We require couples to get a license before they get married so that we can avoid all those pesky problem situations: one party is being coerced, is underage, is already married, or is going to welch on his/her legal obligations. So we require a legal step. We just don't make it binding, so couples can back out if they want to before saying "I do."

  2. That makes some sense to me and I have no problem with the idea but the array of legal ramifications hadn't occurred to me. Our clergy don't do the purely religious ceremonies--if it ain't legal then it ain't kosher.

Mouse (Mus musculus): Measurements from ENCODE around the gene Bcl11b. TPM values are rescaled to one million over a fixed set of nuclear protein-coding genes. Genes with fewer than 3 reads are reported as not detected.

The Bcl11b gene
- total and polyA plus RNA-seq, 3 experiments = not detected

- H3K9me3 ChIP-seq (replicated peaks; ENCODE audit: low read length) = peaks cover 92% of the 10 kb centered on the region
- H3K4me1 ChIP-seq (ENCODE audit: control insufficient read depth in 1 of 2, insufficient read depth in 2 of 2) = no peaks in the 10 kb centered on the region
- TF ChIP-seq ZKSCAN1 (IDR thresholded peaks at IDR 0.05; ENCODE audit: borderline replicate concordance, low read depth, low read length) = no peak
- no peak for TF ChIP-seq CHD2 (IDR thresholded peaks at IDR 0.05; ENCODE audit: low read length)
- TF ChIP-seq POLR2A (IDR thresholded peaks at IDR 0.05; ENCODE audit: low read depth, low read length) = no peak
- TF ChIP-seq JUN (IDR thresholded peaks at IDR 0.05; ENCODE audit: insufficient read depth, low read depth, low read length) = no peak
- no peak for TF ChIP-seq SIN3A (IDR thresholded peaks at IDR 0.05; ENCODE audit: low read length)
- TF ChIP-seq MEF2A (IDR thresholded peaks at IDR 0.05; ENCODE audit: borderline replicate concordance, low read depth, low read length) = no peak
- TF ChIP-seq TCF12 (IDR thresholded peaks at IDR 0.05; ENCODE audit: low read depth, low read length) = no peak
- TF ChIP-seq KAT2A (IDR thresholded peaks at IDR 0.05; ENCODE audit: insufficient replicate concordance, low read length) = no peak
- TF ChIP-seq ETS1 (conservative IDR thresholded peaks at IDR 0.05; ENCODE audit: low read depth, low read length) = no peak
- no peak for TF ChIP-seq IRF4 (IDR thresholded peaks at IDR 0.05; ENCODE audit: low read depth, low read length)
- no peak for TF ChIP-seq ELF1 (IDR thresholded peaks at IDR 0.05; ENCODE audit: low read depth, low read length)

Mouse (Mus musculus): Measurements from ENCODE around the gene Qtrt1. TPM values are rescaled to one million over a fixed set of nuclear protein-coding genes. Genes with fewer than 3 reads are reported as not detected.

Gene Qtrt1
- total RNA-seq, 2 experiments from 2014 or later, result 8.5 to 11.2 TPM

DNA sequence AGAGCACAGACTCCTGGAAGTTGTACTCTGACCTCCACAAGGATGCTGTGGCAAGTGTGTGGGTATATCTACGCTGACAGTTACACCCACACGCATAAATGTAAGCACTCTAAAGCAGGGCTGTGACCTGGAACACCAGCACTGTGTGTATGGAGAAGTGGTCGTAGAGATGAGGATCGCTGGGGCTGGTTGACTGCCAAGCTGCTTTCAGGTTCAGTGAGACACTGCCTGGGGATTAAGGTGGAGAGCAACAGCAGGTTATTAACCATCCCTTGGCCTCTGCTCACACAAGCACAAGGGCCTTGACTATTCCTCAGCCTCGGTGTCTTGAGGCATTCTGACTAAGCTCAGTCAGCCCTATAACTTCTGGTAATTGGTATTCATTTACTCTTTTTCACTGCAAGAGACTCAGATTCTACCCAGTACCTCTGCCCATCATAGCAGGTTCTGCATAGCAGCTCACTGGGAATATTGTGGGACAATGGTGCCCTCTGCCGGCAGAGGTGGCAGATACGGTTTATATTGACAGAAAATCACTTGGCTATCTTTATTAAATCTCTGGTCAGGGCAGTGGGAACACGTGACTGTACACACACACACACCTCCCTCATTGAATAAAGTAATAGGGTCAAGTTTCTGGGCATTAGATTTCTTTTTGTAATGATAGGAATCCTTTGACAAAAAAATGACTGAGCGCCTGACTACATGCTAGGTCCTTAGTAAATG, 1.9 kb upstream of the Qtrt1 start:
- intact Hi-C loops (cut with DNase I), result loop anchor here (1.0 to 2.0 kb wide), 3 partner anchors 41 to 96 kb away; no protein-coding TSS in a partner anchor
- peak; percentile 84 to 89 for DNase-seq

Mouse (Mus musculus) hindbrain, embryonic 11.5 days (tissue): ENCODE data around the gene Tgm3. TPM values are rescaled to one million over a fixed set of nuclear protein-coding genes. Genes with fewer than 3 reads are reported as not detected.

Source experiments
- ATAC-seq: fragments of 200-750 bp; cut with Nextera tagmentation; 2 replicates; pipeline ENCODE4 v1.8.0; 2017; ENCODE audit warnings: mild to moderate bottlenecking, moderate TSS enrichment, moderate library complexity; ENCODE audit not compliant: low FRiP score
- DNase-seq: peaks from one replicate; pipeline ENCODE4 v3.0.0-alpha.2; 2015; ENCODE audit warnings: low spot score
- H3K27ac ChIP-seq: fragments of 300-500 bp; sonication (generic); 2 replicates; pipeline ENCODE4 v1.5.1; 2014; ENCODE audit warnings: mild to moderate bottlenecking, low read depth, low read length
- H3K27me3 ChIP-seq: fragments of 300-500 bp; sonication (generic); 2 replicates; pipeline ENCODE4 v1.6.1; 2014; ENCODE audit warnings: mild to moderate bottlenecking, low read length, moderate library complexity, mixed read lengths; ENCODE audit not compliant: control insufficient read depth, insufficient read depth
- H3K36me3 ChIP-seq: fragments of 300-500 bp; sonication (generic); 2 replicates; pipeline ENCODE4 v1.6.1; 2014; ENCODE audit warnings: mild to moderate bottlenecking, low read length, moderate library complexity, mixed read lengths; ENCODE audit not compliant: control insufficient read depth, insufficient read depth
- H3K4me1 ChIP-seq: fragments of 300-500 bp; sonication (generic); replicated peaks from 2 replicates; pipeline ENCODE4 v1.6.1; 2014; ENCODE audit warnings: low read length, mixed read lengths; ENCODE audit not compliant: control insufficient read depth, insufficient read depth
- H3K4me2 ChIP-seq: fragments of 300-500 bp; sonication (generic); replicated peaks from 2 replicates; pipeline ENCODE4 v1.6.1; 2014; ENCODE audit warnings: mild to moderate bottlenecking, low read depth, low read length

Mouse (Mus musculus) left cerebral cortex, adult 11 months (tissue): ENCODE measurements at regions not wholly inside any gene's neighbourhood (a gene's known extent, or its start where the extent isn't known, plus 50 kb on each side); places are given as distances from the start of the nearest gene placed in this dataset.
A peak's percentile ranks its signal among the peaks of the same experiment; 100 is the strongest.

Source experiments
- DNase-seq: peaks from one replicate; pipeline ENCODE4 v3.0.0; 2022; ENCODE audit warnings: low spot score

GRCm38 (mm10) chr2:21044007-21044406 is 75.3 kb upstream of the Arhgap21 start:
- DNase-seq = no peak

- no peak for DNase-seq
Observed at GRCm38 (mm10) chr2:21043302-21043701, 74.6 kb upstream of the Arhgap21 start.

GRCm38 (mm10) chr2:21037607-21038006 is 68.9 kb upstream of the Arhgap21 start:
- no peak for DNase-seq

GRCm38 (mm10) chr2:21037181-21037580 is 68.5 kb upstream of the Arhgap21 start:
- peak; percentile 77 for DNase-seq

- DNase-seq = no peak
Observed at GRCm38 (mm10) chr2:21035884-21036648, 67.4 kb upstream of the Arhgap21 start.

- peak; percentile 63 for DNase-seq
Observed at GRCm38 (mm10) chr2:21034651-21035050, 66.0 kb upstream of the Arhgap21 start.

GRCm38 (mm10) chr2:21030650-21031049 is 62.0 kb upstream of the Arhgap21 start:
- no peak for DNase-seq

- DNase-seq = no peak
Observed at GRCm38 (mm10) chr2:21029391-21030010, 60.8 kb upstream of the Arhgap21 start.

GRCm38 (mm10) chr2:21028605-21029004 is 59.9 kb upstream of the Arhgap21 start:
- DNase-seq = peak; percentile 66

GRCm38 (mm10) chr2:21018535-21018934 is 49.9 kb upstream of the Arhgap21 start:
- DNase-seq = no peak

3. The minister/colleague of mine who married us told me that (in Texas at least) folks don't know it, but they are legally married the moment he and the couple and the witnesses sign the license--whether or not a ceremony takes place. In Texas there is (or was when I got married) a 72-hour mandatory gap between obtaining a license and the signing/ceremony. He admitted to me that he had to perjure himself once when the ceremony was scheduled for two hours too earlier so he had to sign a later time on the license. Ooopsy.